Andy McDonald, former Shadow Secretary of State for Employment Rights and Protections and Labour MP for Middlesbrough, looks ahead to the return of the Durham Miners’ Gala.

HOW wonderful it will be when the crowds return for the Durham miners’ gala, after a three-year Covid-enforced hiatus.

What has been the longest absence of ‘The Big Meeting’ since the Second World War, has been sorely felt in our North East communities.

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The powerful anthems played by the brass bands, most strikingly the beautiful miners’ hymn, Gresford, and the evocative banners from the mining lodges, carrying messages of solidarity, will scarcely have been more poignant, following the horrors and tragedies of the pandemic.

Yet, the tens of thousands attending the gala in the great city of Durham on July 9th, will do so not in a spirit of sorrow or defeat, but one that celebrates and remembers those from our communities who lost their lives during Covid.

Just as when the ‘Big Meeting’ reconvened in 1946, a year after the carnage of the Second World War in which so many miners lost their lives, the spirit of this year’s gala will be one that demands the forging of a ‘New Deal’ for working people.

As a society, we have a golden opportunity to shift the balance of power and wealth in our society, in favour of delivering better lives and better outcomes for working people.

This ‘New Deal’ as a bare minimum must include a commitment to a £15 per hour Living Wage for all, as well as greater entitlement to sick pay, protection against zero-hour contracts, the unjust brutality of fire and rehire, and lifting the yoke from around our Trades Unions’ necks to enable them bargain and secure decent pay and workplace conditions for working people.

Let us not forget, that it is the union members who will gather in force at the Durham Miners’ Gala who represent Britain’s Covid heroes, the nurses who risked their lives on Covid ravaged hospital wards at the height of the pandemic, care workers looking after our most vulnerable citizens in nursing homes, the ambulance staff who ferried the most gravely sick people to get the treatment they needed, and many more besides.

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So many of the nations’ workers who kept our country going are the very ones who continue to suffer such low levels of pay that leaves them unable to keep up with the cost of living, and in many cases condemned to a life of in-work poverty.

As Boris Johnson premiership plummets new lows of sleaze and, callousness, with his Tory government’s attacks on the working class, and his mega-rich Chancellor Rishi Sunak’s latest wave of austerity being inflicted on our already battered public services, the return of the Durham Miners’ Gala stands out as a shining beacon of hope.

While it’s now many years since the last of the deep coal mines shut in the Durham coalfields, the Gala has gone from strength to strength, thanks to the resilience and strength of those in the mining communities, as well as the steadfast support of our trade union movement over countless decades.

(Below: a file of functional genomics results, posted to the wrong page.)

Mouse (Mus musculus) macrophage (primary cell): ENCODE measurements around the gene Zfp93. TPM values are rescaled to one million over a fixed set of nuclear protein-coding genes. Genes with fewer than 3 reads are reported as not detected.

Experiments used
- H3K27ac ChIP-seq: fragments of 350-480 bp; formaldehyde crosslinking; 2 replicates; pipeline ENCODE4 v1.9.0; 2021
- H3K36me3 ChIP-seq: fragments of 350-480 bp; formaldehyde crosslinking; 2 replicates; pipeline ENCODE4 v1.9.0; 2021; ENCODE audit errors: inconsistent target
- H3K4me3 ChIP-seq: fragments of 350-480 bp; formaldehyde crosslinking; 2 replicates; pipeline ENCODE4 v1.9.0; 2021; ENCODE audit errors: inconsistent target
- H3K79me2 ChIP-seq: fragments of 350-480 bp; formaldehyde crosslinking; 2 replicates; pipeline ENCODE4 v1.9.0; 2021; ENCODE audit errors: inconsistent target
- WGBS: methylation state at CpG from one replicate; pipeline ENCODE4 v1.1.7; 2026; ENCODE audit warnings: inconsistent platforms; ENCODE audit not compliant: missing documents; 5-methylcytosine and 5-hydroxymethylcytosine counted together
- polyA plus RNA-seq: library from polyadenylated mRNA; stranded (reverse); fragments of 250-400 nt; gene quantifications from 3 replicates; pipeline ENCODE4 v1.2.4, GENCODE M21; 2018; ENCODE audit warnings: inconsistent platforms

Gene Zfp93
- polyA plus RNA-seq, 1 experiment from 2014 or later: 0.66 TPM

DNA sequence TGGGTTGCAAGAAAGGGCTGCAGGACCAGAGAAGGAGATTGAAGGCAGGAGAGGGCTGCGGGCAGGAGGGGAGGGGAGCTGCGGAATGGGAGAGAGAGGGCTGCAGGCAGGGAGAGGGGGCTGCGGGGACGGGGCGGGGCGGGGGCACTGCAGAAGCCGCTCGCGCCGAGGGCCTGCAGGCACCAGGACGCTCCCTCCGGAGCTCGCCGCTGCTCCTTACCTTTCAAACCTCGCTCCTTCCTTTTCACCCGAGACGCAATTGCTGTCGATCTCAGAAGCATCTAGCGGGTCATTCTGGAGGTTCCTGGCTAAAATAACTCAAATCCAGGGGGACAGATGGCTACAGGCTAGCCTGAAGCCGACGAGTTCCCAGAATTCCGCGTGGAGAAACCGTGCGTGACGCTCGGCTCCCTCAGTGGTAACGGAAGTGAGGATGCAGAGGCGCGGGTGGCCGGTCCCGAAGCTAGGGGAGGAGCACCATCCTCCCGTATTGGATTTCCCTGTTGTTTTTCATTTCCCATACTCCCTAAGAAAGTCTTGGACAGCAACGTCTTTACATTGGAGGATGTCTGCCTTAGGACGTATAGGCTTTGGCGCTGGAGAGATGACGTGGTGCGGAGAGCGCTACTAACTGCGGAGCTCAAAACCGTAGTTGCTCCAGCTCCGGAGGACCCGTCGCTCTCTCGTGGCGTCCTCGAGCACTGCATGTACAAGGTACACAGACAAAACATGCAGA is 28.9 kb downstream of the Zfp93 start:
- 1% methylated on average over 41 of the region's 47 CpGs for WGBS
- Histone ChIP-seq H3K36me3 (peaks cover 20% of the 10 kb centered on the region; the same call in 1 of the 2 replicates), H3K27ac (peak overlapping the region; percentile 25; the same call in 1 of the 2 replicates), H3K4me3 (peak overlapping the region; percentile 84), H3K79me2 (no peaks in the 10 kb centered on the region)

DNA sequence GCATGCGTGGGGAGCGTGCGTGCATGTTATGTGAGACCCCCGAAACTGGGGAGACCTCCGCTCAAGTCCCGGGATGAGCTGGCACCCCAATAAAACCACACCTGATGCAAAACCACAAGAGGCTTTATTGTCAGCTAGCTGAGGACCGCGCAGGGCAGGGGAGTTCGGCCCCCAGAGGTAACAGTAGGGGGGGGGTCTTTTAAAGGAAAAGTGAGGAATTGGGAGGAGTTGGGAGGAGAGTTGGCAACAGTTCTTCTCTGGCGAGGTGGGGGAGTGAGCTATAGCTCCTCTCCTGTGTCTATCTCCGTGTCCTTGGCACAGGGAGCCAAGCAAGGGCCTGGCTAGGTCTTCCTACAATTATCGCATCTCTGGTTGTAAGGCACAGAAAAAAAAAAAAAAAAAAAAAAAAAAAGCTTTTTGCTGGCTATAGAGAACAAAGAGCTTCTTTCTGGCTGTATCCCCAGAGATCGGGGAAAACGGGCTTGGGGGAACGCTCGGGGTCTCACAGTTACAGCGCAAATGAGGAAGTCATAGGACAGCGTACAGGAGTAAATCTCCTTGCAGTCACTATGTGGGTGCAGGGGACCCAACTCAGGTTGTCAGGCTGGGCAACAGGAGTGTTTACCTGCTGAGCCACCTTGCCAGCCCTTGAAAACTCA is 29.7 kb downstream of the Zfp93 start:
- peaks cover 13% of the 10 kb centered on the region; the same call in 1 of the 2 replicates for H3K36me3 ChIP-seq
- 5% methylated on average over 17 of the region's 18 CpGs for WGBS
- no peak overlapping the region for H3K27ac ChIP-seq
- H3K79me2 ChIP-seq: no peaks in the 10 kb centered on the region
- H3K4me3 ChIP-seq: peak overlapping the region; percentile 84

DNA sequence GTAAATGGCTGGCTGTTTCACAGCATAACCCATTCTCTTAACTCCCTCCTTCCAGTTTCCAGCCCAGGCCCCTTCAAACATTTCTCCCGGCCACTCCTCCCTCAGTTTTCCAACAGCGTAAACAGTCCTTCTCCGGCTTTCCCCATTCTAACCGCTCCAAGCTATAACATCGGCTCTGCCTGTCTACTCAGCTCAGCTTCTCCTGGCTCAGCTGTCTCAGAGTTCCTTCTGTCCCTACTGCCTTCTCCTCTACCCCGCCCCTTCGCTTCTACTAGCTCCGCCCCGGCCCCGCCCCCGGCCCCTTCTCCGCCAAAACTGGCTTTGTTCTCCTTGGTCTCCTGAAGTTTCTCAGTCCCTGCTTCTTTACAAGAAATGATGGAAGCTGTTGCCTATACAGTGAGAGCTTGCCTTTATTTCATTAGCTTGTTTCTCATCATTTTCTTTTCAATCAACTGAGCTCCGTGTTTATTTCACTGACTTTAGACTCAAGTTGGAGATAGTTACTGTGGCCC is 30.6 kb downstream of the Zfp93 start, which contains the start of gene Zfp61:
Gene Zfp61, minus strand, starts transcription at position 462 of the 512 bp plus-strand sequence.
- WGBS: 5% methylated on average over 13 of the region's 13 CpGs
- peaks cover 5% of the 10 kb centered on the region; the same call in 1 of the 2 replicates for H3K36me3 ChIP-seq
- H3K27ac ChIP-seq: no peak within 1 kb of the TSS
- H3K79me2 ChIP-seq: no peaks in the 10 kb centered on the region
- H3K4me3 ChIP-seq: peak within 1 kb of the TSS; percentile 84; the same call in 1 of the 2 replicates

Before my election as a Labour MP, nearly a decade ago, and my subsequent service as the Shadow Secretary of State for Employment Rights and Protections, I worked as a Solicitor for Thompsons, where I experienced at first hand the injustices inflicted on the Durham coalfield communities.

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Whether it was the long grind of seeking richly deserved compensation for debilitating conditions suffered by miners like ‘vibration white finger’, industrial deafness and chronic lung diseases, or seeking recompense for striking miners sacked and victimised simply for defending their communities, it is a long and shameful litany of injustice.

Even now the UK Tory government dogmatically refuses to order a Hillsborough-style inquiry into the policing of the strike, and the criminal justice system’s disgraceful treatment of the miners in 1984-85.

Labour members of the Scottish Parliament, led by former Lothians MSP Neil Findlay, after a lengthy and courageous campaign, were able to secure such an inquiry from the Scottish Government, albeit a move conceded after initial resistance from SNP ministers.

In the coming weeks, the Scottish Parliament will consider the Miners’ Strike Pardon’s Bill, to erase the criminal records of hundreds of men who were convicted for petty and trumped-up charges in 1984-85. Former Scottish Labour leader, Richard Leonard, is also pushing for a compensation scheme for the miners, as part of the Bill.

While we can expect no concessions from Boris Johnson’s Tory party, with a General Election on the horizon there is fresh hope for justice for the mining communities, against the backdrop of this discredited and wretched government’s ongoing disintegration.

Labour has, quite rightly, long since pledged to hold full-scale inquiries into the policing of the strike, and the injustices perpetrated against the mining communities during 1984-85.

As we seek a ‘New Deal’ for our Covid heroes in post-pandemic Britain, let us link that struggle to the fight for justice for the heroes of the UK’s mining communities, with pardons and compensation for all those convicted during the 1984-85 strike.

So, let’s enjoy the joyful reunion that is this year’s Big Meeting, and remember the watchwords that are inscribed on so many miners’ lodge banners as they pass through Durham city on Saturday July 9th – ‘The past we inherit, the future we build’.

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